Nitrogen is an essential nutrient for plant growth, and nitrogen fertilization and is often used in agriculture in the developing world and in organic process farming in wealthy countries. But organic farmers have to worry about yield also, and that has led to overuse and misuse that has resulted in the accumulation of surplus nitrogen in soil and its eventual migration to soil layers and groundwater.

The authors of a new study in HortScience found that the environmental risks of manure applications in high-input greenhouse environments may outweigh the benefits, and recommend that the role of manures be reexamined. The study reports on a 3-year experiment conducted in greenhouse soil rotationally planted with cucumber or tomato and lettuce with and without manures. Scientists investigated the spatial (vertical) and temporal dynamics of nitrate, extractable organic nitrogen (EON), and total nitrogen in soil, and estimated the leaching-dominated N loss based on N balance in soil.


Researchers in China studied the co-application of manures and chemical nitrogen fertilizers in high-input greenhouses. They said the environmental risks may outweigh the benefits. Photo courtesy of Zhi Quan.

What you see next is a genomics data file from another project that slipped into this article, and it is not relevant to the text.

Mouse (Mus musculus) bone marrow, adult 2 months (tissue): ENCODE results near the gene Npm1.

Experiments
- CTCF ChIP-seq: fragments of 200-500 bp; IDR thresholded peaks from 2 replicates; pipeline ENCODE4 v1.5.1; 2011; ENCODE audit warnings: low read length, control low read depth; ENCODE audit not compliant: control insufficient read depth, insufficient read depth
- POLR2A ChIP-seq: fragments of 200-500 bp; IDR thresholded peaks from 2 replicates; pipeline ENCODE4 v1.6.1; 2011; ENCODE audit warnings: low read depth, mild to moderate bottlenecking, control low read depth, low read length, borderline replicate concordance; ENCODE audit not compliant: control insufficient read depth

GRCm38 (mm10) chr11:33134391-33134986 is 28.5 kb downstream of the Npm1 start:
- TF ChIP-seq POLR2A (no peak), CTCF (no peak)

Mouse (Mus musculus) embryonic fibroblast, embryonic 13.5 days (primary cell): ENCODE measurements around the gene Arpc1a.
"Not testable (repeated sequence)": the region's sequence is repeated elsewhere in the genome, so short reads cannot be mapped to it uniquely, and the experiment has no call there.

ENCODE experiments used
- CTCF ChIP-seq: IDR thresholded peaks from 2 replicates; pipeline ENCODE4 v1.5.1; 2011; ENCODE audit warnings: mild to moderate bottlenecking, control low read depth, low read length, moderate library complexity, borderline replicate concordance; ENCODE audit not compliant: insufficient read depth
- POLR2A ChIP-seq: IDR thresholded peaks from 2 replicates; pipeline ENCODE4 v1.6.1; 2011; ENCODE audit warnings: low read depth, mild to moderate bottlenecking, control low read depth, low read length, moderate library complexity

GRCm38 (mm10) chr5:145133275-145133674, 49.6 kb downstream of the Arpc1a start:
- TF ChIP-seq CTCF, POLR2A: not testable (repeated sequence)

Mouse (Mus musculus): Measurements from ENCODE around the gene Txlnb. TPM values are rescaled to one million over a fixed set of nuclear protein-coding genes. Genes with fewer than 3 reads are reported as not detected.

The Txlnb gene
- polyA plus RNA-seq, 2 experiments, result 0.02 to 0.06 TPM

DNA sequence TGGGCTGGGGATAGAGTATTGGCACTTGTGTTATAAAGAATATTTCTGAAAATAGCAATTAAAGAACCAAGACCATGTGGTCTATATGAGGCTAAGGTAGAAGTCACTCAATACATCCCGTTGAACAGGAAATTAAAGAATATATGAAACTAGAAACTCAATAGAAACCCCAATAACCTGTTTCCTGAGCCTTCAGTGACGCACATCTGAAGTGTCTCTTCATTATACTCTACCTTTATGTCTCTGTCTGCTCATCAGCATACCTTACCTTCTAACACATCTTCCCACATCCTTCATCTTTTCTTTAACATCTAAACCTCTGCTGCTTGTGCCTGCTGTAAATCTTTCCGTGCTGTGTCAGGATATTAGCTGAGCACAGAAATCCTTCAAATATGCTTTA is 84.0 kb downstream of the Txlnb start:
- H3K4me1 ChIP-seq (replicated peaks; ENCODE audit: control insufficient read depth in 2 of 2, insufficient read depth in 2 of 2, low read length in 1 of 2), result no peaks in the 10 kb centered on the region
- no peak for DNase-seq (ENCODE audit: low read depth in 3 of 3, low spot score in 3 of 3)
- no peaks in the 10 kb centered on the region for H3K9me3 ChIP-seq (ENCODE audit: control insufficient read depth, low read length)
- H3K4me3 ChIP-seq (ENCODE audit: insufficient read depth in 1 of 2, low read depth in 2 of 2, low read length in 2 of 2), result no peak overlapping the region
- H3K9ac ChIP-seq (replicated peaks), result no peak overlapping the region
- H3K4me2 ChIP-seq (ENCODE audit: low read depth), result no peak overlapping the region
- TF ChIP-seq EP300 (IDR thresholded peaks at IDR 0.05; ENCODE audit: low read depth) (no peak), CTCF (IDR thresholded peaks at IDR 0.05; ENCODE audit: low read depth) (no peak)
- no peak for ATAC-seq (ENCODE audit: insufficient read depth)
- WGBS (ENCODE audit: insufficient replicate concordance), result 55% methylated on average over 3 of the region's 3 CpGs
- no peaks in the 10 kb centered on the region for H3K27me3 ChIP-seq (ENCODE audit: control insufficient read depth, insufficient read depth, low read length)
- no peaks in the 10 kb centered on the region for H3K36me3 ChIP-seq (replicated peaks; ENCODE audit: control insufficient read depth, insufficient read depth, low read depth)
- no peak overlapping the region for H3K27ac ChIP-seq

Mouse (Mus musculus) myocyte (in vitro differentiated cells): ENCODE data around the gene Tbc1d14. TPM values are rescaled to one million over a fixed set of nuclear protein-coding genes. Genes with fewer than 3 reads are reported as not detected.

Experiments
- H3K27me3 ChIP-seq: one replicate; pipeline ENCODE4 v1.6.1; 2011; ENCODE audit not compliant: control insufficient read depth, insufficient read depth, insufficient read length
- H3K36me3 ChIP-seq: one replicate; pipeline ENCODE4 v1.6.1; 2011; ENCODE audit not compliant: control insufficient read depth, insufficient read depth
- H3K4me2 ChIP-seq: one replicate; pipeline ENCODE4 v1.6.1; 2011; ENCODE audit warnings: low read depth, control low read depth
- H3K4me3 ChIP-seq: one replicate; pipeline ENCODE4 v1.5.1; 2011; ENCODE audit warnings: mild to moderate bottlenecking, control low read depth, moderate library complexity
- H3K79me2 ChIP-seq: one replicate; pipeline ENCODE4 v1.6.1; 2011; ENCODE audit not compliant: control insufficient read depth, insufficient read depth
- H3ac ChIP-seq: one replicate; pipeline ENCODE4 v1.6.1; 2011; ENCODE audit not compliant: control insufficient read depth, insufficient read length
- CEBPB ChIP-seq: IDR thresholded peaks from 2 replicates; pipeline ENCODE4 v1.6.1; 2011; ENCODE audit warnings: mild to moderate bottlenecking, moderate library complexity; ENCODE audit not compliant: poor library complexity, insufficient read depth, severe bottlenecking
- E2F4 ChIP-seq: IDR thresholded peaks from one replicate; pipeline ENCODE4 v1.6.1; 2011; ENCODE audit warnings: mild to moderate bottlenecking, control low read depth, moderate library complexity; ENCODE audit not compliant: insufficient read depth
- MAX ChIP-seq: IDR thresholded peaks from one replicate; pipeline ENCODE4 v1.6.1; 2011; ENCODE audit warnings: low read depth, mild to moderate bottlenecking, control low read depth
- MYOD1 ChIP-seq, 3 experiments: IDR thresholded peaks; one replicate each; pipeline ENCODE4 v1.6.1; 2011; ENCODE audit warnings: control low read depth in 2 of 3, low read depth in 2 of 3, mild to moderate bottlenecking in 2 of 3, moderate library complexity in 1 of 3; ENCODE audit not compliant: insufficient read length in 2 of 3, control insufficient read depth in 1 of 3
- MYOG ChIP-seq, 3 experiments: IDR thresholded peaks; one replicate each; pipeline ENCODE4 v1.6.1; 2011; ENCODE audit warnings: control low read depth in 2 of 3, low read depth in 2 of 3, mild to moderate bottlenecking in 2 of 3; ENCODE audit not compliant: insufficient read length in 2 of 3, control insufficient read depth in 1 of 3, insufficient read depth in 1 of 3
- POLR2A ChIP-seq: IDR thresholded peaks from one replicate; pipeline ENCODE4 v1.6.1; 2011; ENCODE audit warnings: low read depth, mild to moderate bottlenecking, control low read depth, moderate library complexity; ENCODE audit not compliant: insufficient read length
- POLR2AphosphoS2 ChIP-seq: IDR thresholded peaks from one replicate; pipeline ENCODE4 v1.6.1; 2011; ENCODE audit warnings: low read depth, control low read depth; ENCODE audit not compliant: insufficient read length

Results showed that application of manures slowed acidification but accelerated salinization of the fertile greenhouse soil, and did not significantly enhance the aboveground fresh biomass and biomass N in most of the vegetable seasons during the 3-year experiment. The experiments also indicated that high-rate application of manures resulted in high accumulation of not only nonextractable N but also leachable N (including nitrate and EON), consequently intensifying leaching-dominated N loss.

"Our study showed that enhanced accumulation of mobile N induced by excessive manure input could exceed the need of plant uptake but be subject to downward migration and leaching-dominated loss," the authors write. 

The researchers recommended that the role of manures in high-input agricultural ecosystems be reexamined to balance the economic benefit and the environmental risks of enhanced nitrogen loss.

source: American Society for Horticultural Science